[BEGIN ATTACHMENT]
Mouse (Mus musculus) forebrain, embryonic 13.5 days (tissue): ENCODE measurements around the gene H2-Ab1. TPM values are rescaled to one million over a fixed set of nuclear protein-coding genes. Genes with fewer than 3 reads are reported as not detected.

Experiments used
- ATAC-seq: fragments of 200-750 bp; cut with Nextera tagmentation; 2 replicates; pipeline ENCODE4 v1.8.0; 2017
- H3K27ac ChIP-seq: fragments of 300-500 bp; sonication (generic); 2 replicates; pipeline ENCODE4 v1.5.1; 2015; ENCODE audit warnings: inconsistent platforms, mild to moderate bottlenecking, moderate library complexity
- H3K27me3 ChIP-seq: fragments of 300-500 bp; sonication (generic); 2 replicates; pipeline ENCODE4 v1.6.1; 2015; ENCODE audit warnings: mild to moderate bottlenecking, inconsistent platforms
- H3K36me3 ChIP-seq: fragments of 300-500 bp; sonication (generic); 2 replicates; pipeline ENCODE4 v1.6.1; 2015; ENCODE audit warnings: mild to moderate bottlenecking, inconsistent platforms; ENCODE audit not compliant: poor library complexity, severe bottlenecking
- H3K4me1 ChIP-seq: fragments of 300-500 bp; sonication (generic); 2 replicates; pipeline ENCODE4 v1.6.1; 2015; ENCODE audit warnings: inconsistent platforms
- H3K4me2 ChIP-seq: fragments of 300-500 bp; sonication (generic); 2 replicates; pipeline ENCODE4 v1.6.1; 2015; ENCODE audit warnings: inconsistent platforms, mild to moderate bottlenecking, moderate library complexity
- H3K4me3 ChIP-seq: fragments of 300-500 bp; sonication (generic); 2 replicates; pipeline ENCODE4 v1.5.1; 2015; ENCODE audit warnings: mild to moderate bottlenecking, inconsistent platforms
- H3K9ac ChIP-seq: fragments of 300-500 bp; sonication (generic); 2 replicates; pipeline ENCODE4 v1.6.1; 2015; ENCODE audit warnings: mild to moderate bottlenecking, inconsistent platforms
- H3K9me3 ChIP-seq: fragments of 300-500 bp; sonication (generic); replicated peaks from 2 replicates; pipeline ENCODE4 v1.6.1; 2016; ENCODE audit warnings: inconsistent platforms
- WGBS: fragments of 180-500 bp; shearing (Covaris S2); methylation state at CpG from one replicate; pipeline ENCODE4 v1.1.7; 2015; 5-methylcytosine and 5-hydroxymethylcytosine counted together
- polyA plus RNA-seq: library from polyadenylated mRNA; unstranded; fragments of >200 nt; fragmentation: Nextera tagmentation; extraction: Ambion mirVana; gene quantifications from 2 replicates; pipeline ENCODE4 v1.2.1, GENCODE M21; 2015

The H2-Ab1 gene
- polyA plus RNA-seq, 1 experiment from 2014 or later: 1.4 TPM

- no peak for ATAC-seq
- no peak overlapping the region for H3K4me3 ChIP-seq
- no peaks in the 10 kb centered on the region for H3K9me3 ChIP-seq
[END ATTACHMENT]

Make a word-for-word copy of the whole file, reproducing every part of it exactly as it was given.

Mouse (Mus musculus) forebrain, embryonic 13.5 days (tissue): ENCODE measurements around the gene H2-Ab1. TPM values are rescaled to one million over a fixed set of nuclear protein-coding genes. Genes with fewer than 3 reads are reported as not detected.

Experiments used
- ATAC-seq: fragments of 200-750 bp; cut with Nextera tagmentation; 2 replicates; pipeline ENCODE4 v1.8.0; 2017
- H3K27ac ChIP-seq: fragments of 300-500 bp; sonication (generic); 2 replicates; pipeline ENCODE4 v1.5.1; 2015; ENCODE audit warnings: inconsistent platforms, mild to moderate bottlenecking, moderate library complexity
- H3K27me3 ChIP-seq: fragments of 300-500 bp; sonication (generic); 2 replicates; pipeline ENCODE4 v1.6.1; 2015; ENCODE audit warnings: mild to moderate bottlenecking, inconsistent platforms
- H3K36me3 ChIP-seq: fragments of 300-500 bp; sonication (generic); 2 replicates; pipeline ENCODE4 v1.6.1; 2015; ENCODE audit warnings: mild to moderate bottlenecking, inconsistent platforms; ENCODE audit not compliant: poor library complexity, severe bottlenecking
- H3K4me1 ChIP-seq: fragments of 300-500 bp; sonication (generic); 2 replicates; pipeline ENCODE4 v1.6.1; 2015; ENCODE audit warnings: inconsistent platforms
- H3K4me2 ChIP-seq: fragments of 300-500 bp; sonication (generic); 2 replicates; pipeline ENCODE4 v1.6.1; 2015; ENCODE audit warnings: inconsistent platforms, mild to moderate bottlenecking, moderate library complexity
- H3K4me3 ChIP-seq: fragments of 300-500 bp; sonication (generic); 2 replicates; pipeline ENCODE4 v1.5.1; 2015; ENCODE audit warnings: mild to moderate bottlenecking, inconsistent platforms
- H3K9ac ChIP-seq: fragments of 300-500 bp; sonication (generic); 2 replicates; pipeline ENCODE4 v1.6.1; 2015; ENCODE audit warnings: mild to moderate bottlenecking, inconsistent platforms
- H3K9me3 ChIP-seq: fragments of 300-500 bp; sonication (generic); replicated peaks from 2 replicates; pipeline ENCODE4 v1.6.1; 2016; ENCODE audit warnings: inconsistent platforms
- WGBS: fragments of 180-500 bp; shearing (Covaris S2); methylation state at CpG from one replicate; pipeline ENCODE4 v1.1.7; 2015; 5-methylcytosine and 5-hydroxymethylcytosine counted together
- polyA plus RNA-seq: library from polyadenylated mRNA; unstranded; fragments of >200 nt; fragmentation: Nextera tagmentation; extraction: Ambion mirVana; gene quantifications from 2 replicates; pipeline ENCODE4 v1.2.1, GENCODE M21; 2015

The H2-Ab1 gene
- polyA plus RNA-seq, 1 experiment from 2014 or later: 1.4 TPM

- no peak for ATAC-seq
- no peak overlapping the region for H3K4me3 ChIP-seq
- no peaks in the 10 kb centered on the region for H3K9me3 ChIP-seq